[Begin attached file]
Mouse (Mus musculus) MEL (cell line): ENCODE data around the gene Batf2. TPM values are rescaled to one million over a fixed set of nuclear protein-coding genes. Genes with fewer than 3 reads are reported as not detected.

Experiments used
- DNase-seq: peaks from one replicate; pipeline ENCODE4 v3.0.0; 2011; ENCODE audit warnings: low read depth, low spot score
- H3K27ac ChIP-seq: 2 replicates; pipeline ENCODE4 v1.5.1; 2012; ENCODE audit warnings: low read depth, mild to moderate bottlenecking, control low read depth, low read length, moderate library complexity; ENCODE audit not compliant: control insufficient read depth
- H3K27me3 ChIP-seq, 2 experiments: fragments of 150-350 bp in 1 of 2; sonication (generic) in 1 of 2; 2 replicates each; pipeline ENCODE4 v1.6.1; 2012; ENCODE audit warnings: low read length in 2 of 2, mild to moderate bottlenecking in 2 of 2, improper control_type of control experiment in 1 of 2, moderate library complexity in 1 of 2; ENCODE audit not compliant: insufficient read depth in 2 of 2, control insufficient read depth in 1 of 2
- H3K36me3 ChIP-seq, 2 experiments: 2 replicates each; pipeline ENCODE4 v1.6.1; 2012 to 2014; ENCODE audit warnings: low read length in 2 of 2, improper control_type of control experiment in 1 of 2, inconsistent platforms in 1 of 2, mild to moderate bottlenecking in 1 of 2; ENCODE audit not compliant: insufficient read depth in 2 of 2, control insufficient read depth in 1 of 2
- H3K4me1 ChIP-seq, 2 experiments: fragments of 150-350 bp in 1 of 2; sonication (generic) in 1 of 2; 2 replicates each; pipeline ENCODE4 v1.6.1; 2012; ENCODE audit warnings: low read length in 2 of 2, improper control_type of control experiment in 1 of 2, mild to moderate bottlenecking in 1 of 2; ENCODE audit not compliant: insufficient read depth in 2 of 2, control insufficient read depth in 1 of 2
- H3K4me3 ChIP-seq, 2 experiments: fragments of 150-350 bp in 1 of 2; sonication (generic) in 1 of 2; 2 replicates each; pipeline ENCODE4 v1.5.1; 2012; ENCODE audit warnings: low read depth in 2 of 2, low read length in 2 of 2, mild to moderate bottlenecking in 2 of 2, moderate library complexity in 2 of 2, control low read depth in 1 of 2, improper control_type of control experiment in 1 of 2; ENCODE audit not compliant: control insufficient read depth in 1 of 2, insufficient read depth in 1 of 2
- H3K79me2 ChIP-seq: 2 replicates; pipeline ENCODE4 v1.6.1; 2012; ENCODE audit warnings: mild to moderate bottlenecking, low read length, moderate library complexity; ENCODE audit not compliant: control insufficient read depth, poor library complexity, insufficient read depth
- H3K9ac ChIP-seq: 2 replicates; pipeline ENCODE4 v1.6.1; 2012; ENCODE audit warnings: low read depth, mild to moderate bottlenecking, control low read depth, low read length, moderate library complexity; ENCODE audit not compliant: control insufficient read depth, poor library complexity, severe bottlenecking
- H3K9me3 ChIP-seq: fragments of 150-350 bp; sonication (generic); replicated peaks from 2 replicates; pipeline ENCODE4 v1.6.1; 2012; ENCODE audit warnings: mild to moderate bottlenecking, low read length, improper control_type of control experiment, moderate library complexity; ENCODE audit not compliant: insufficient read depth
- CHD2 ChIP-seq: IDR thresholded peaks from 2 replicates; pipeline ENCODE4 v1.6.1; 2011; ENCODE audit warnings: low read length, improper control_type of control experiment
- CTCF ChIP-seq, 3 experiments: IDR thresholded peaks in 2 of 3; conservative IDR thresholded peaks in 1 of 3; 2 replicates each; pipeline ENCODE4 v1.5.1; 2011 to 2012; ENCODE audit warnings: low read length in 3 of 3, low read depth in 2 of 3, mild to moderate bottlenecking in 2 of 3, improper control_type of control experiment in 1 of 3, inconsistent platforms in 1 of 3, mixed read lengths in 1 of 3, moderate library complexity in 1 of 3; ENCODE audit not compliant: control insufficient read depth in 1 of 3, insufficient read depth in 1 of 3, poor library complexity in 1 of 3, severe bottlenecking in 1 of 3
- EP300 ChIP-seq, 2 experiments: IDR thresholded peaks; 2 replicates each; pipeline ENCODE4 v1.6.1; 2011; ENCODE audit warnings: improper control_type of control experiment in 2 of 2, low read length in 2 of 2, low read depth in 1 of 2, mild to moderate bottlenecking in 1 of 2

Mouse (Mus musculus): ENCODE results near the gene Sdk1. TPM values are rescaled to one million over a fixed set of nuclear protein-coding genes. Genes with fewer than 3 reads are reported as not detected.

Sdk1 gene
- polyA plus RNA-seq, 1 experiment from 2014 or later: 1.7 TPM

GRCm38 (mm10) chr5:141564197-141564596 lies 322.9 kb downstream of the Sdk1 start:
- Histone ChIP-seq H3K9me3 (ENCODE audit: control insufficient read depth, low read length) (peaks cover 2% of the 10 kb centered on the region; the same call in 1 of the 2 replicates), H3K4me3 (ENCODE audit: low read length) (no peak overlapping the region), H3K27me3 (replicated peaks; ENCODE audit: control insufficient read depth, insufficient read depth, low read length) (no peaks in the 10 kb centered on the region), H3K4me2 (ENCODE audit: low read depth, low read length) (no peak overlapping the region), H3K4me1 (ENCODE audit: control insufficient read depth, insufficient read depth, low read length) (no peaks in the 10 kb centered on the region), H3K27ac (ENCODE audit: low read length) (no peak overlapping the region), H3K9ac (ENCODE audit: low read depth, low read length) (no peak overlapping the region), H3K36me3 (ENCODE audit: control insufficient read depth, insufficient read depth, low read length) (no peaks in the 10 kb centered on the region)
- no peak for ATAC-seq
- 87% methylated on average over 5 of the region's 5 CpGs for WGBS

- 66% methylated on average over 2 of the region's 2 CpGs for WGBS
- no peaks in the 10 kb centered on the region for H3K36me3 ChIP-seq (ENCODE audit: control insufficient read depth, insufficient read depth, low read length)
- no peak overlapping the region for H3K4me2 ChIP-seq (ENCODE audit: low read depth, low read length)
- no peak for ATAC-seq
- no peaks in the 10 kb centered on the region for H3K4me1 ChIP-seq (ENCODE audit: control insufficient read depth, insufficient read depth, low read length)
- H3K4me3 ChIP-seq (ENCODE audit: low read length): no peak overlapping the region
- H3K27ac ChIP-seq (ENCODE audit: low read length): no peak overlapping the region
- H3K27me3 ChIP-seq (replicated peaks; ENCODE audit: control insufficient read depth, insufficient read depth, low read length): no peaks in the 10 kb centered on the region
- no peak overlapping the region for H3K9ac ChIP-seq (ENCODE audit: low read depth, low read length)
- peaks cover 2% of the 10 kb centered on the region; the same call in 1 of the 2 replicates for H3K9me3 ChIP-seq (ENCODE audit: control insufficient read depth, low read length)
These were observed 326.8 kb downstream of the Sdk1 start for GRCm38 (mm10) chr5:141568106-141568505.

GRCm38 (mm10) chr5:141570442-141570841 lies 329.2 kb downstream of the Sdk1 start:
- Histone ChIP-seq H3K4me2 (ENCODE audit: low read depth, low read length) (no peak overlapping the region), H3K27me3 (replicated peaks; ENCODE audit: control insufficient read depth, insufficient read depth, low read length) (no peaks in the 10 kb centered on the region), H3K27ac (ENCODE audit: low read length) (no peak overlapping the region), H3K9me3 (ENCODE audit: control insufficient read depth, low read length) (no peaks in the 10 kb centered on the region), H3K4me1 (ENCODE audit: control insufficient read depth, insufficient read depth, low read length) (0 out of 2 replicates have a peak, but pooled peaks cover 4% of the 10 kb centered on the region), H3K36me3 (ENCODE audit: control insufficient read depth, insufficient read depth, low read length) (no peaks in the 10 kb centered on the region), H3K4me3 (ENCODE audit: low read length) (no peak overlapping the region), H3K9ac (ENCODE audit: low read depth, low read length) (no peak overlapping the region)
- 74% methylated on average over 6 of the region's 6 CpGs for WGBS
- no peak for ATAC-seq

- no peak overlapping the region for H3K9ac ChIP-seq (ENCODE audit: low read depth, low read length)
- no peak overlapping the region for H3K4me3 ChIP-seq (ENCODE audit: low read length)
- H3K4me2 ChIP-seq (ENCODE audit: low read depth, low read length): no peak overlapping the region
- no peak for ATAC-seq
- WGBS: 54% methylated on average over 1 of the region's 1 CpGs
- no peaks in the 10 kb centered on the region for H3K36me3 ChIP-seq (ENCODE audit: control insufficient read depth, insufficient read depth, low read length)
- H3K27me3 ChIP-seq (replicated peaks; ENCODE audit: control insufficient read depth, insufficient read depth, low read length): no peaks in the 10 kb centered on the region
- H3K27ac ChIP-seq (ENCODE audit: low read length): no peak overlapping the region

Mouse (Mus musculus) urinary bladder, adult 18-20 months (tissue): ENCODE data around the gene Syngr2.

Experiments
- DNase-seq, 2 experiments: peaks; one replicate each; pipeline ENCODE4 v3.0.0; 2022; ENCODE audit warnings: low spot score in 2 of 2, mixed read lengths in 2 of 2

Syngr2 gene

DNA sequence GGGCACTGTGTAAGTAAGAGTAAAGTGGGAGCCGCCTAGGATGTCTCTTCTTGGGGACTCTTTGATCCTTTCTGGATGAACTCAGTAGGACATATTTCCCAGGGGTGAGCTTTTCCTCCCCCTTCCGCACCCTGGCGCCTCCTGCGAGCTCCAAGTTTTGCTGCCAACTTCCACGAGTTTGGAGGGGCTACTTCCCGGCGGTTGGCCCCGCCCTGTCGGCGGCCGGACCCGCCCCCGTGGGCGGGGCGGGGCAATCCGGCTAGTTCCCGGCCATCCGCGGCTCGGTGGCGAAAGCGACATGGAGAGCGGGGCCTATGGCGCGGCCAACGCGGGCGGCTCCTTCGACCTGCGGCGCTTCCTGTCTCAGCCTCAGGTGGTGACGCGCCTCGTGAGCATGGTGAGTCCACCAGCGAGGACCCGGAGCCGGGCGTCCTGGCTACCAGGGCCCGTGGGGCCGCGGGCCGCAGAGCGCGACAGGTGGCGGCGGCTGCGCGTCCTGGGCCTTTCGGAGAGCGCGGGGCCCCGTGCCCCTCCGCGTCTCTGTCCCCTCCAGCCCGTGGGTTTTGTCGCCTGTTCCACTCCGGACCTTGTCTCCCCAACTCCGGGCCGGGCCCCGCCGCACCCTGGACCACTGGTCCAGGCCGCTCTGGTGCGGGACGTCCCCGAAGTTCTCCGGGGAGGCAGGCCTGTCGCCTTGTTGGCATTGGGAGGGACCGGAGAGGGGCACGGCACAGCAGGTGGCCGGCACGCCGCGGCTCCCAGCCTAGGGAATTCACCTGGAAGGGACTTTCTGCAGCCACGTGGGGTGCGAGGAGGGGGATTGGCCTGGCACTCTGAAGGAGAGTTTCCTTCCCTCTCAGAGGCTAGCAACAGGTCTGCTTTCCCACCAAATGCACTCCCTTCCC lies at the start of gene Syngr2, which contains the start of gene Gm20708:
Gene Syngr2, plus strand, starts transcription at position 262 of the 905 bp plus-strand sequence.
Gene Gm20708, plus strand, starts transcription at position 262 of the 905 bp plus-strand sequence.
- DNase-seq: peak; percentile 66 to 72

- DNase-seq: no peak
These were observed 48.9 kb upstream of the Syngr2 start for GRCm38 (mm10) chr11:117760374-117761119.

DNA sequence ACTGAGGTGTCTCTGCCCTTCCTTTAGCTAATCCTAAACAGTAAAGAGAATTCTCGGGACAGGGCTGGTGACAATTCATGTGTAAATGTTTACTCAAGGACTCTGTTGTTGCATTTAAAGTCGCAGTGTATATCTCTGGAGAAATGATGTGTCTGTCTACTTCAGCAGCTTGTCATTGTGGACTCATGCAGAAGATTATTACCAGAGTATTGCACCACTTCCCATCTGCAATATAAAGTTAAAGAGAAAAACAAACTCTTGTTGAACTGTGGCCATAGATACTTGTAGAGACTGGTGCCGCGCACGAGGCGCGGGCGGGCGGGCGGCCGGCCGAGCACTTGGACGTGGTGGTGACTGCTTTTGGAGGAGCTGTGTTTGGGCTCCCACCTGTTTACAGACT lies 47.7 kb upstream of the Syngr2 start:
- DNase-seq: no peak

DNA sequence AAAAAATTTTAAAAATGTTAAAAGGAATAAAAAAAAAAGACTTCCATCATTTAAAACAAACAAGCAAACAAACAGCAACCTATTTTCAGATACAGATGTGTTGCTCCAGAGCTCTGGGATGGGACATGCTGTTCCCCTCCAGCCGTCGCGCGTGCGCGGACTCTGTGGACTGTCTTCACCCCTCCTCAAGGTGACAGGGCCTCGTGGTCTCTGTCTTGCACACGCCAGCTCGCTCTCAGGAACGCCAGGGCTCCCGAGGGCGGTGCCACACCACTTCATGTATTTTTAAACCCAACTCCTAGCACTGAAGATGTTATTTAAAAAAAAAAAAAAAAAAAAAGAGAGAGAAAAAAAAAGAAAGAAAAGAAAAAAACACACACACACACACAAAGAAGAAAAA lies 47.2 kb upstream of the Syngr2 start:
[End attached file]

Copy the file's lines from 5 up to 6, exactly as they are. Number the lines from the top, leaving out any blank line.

- H3K27me3 ChIP-seq, 2 experiments: fragments of 150-350 bp in 1 of 2; sonication (generic) in 1 of 2; 2 replicates each; pipeline ENCODE4 v1.6.1; 2012; ENCODE audit warnings: low read length in 2 of 2, mild to moderate bottlenecking in 2 of 2, improper control_type of control experiment in 1 of 2, moderate library complexity in 1 of 2; ENCODE audit not compliant: insufficient read depth in 2 of 2, control insufficient read depth in 1 of 2
- H3K36me3 ChIP-seq, 2 experiments: 2 replicates each; pipeline ENCODE4 v1.6.1; 2012 to 2014; ENCODE audit warnings: low read length in 2 of 2, improper control_type of control experiment in 1 of 2, inconsistent platforms in 1 of 2, mild to moderate bottlenecking in 1 of 2; ENCODE audit not compliant: insufficient read depth in 2 of 2, control insufficient read depth in 1 of 2